In 2017, the big news isn’t what you eat; it’s how you eat. Of course, food is still a big deal with much written about food trends, but more importantly, beyond the food, the way we dine is changing. Here are four important trends in dining for 2017 and beyond:

  1. Dining as Entertainment: We’re not talking about your parents’ “dinner-and-a-show” or the singing waiter variety of dining. The trend of dining as entertainment goes beyond that as food preparation and service take center stage. Anything out of the ordinary could be entertainment dining, whether it’s an open kitchen with chefs making pasta, a wine debit card that allows you to sample wines from automated dispensers, or learning how to cook (and eating) your meal with the chef and other diners.
  2. A Different Fast Food: According to Forbes, “Over the last decade, fast food restaurants – or more technically, Quick Service Restaurants – have grown at a much faster pace than any other restaurant segment in the industry. Best described by concepts such as McDonald’s, KFC and Burger King, they are characterized by fast food cuisines with average quality of food, minimal to no table service, limited menus, and price of meals ranging from $3 to $6 per person.” Now, we see fast casual restaurants rapidly eating into that market dominance. Fast casual restaurants such as Chipotle, Zoe’s Kitchen, Newk’s, and El Pollo Loco are positioned as a hybrid of fast food and casual dining, providing counter service, offering more customized, freshly prepared and high-quality food, and having an upscale, inviting ambiance.
  3. Delivery (Part 1): Apparently, the hardest part of cooking at home is deciding what to make. Companies like Blue Apron, HelloFresh, Plated, and Home Chef take that burden off the consumer, delivering a recipe and all the ingredients necessary to prepare a tasty meal for your family or guests. These services guarantee meals that are fresher, healthier, and made with higher-quality ingredients than consumers would prepare on their own. Side benefits include sharpening their culinary skills and getting other family members or guests in on the “fun” of meal creation.
  4. Delivery (Part 2): Meal delivery has gone high-tech. Whether you choose UberEATS, GrubHub, PostMates, Yelp, or DoorDash, app-driven meal delivery has expanded in a big way and is expected to grow. In addition to changing the way restaurants interact with their customers, these tech companies collect fees and personal data while delivering meals. Some chain restaurants are responding by adding delivery-only locations, and even delivery vehicles of their own. Other chains, such as McDonald’s see the opportunity and are now signing up with the meal-delivery leaders.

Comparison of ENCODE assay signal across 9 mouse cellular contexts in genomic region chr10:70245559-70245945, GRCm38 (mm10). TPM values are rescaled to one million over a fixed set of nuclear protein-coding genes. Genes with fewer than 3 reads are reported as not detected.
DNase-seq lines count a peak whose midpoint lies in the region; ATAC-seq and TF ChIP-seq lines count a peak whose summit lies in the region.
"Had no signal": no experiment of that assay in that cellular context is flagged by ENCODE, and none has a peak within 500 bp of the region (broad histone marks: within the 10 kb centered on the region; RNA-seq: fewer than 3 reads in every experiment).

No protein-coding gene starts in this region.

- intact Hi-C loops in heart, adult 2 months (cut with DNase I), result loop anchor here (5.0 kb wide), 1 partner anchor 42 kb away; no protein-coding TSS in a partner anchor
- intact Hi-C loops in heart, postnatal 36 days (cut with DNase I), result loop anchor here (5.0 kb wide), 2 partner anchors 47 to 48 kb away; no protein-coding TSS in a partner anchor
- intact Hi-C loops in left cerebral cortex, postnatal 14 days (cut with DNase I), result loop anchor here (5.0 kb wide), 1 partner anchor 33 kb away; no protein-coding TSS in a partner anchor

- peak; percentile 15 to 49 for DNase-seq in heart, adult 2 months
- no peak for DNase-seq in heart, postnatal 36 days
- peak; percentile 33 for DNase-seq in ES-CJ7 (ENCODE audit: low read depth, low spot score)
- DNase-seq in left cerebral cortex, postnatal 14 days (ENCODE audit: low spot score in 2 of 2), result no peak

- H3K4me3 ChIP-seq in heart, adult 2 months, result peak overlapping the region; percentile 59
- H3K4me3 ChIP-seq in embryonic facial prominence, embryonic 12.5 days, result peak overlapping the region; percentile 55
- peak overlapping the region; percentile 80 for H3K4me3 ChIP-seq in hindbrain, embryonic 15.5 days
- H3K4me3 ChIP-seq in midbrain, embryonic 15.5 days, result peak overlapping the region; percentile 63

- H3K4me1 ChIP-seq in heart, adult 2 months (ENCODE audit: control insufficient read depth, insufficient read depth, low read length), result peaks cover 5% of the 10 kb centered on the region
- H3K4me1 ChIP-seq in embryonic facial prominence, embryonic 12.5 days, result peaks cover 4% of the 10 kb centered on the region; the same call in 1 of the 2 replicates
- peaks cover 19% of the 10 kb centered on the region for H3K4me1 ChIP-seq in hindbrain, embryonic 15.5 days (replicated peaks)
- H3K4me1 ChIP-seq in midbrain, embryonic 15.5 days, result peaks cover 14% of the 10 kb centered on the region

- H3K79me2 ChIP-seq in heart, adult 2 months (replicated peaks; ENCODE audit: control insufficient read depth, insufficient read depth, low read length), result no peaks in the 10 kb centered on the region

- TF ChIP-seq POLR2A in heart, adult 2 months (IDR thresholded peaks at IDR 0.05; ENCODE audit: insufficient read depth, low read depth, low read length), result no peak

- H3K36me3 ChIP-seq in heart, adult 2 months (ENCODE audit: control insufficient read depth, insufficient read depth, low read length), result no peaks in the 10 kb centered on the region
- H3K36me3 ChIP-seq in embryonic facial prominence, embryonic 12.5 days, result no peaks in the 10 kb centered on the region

What do all four of these trends have in common? The experience, of course!

Consumers want to have dining experiences. Not at every meal, of course. There are still times when consumers will choose quick and on-the-go eating over experiential, entertaining dining. But as the globe shrinks and consumers’ palettes expand, entertaining diners will become a requirement for many restaurants.

Here’s what restaurant marketers and consumer insights managers should be thinking about:

  • Understand the experience in your restaurant. Beyond food, you must understand – and improve – the experience factors unique to your restaurants. For branded chain restaurants, that means knowing your brand’s Point of Difference and tackling the need for consistently delivering across all locations.
  • Measure and track experience factors. Include experience factors in your customer satisfaction tracking programs. Go beyond fast service, menu variety, and clean restrooms to understand the experience you’re providing and how that measures up against your competitors.
  • Understand the relationship between menu and experience. Which is more important to your guests? Has that changed over time? Many restaurants focus on menu development without thinking about the experience of dining. Is that the best approach for you?
  • Create experiential dining brands. When you’re creating a new branded restaurant, think experience first, then menu. The menu should support and enhance the experience, not the other way around. When repositioning your restaurant brand, invest in the experience.

The dining experience is becoming much more dominant in consumer choice, whether at-home or in-restaurant. Restaurateurs and food service marketers must expand their thinking to redefine their business perspective. Are you in the food business? Are you in the dining business? Or are you in the entertainment business?